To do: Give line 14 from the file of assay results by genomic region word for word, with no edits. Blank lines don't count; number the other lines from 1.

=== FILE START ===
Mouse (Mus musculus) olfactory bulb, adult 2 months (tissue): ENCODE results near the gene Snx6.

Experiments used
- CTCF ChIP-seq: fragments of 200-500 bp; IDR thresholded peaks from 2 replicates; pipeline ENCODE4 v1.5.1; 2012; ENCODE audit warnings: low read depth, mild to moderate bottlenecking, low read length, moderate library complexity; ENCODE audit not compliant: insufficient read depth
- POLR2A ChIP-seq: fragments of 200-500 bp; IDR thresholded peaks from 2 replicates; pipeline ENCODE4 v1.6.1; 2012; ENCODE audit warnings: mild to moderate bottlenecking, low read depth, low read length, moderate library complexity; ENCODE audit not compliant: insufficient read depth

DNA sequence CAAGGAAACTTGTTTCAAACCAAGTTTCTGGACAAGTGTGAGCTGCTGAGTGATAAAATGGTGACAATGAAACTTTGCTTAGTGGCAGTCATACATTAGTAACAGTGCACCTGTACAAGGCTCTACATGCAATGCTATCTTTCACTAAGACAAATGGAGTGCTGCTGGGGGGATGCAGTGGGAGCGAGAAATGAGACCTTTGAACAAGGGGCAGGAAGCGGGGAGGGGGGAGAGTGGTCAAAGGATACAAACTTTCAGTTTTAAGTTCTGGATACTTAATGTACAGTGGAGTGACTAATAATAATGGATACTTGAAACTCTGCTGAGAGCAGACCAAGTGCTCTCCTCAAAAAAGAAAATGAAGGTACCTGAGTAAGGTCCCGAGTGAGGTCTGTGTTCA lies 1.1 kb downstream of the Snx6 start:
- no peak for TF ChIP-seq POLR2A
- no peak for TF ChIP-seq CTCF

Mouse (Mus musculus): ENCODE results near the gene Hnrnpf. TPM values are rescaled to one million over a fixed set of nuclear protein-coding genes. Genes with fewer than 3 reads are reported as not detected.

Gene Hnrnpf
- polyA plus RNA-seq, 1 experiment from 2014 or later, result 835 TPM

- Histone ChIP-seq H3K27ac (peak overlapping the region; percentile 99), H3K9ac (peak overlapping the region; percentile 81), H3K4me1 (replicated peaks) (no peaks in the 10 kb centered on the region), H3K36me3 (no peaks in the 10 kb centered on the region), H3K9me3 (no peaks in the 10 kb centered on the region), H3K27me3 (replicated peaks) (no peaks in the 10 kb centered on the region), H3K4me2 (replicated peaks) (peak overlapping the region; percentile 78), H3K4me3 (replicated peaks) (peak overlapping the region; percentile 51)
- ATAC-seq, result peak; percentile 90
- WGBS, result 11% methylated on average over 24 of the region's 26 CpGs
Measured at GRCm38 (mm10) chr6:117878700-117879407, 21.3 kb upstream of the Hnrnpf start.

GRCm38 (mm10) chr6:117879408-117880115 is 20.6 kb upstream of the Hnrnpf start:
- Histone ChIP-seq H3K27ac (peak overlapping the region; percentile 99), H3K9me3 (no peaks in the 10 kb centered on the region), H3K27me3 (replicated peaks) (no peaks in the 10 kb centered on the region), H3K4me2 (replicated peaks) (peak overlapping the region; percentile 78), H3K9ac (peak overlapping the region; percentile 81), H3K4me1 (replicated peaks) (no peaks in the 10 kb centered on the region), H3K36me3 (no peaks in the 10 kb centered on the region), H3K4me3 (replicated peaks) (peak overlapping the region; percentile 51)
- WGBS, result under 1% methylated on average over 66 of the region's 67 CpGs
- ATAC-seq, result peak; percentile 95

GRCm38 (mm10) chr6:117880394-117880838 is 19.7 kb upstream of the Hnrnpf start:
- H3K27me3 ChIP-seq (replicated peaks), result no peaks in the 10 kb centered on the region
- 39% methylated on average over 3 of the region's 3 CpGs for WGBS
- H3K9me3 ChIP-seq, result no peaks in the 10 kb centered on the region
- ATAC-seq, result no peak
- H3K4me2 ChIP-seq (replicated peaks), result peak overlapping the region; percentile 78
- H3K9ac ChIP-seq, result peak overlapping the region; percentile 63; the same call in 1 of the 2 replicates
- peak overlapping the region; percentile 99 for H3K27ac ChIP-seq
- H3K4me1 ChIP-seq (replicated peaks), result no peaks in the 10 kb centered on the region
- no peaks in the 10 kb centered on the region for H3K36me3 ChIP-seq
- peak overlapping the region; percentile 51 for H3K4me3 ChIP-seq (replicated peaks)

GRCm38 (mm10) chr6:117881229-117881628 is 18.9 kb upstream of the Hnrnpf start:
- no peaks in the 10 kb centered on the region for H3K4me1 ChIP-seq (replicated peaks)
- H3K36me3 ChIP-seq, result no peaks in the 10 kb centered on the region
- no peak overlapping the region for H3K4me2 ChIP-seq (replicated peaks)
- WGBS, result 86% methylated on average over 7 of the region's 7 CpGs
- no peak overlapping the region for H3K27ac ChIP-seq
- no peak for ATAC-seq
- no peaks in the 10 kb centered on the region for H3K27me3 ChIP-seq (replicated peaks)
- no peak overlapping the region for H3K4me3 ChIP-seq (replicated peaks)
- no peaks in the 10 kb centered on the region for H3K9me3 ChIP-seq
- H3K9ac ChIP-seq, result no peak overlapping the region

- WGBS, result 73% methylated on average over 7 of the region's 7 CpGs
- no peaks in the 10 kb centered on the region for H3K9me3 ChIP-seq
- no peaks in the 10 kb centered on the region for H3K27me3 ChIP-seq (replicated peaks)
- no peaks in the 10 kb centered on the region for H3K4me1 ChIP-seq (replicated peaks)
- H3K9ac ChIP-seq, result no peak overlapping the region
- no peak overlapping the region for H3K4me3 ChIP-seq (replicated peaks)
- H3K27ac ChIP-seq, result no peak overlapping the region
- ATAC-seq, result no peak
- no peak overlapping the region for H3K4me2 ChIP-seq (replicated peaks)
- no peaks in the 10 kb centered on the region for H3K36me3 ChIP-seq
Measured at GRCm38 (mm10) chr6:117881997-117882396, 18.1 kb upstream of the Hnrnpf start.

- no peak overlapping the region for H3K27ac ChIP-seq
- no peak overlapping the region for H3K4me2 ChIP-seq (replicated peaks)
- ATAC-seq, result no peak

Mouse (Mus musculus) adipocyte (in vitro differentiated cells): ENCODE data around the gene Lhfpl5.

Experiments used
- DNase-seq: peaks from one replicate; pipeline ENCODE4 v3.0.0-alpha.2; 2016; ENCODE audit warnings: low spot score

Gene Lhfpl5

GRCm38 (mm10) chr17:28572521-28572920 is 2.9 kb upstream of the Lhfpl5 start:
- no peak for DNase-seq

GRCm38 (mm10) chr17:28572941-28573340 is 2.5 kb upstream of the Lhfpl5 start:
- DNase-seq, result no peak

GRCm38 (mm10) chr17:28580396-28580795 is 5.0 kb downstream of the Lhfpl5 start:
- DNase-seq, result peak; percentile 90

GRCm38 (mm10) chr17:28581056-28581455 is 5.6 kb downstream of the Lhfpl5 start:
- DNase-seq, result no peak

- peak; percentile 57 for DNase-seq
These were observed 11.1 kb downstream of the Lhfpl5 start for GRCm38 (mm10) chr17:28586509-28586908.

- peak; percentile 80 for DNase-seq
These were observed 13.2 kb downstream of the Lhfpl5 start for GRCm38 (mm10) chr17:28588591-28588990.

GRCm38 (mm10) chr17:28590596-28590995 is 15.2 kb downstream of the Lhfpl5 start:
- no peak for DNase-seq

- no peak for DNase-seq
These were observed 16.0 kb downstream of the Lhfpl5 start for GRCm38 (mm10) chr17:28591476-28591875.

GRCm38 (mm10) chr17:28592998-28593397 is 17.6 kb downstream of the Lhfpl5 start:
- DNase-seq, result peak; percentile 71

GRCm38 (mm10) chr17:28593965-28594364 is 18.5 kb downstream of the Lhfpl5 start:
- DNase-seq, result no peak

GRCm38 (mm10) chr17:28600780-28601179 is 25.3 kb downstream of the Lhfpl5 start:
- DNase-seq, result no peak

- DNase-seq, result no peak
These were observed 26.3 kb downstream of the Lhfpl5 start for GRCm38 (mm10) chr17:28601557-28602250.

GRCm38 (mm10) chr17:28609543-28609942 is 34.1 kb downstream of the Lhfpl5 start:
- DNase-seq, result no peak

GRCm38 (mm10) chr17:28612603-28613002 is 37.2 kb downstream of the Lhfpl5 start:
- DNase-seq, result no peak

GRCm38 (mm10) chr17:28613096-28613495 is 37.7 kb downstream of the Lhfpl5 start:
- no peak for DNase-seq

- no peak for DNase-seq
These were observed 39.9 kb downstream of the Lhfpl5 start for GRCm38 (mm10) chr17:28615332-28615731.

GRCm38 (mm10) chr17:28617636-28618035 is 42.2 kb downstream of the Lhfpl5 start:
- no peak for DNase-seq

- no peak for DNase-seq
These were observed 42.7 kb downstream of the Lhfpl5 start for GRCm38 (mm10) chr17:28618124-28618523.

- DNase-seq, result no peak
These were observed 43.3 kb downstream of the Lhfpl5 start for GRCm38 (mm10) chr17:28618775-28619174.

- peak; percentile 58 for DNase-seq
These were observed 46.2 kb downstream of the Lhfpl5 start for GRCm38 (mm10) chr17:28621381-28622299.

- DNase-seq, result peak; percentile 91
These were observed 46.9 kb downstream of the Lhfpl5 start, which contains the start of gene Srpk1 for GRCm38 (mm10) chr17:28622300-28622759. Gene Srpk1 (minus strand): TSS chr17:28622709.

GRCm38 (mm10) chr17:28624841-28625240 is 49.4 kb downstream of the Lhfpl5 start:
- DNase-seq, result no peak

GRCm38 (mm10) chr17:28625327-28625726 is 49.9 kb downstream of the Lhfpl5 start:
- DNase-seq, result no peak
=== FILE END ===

Measured at GRCm38 (mm10) chr6:117878700-117879407, 21.3 kb upstream of the Hnrnpf start.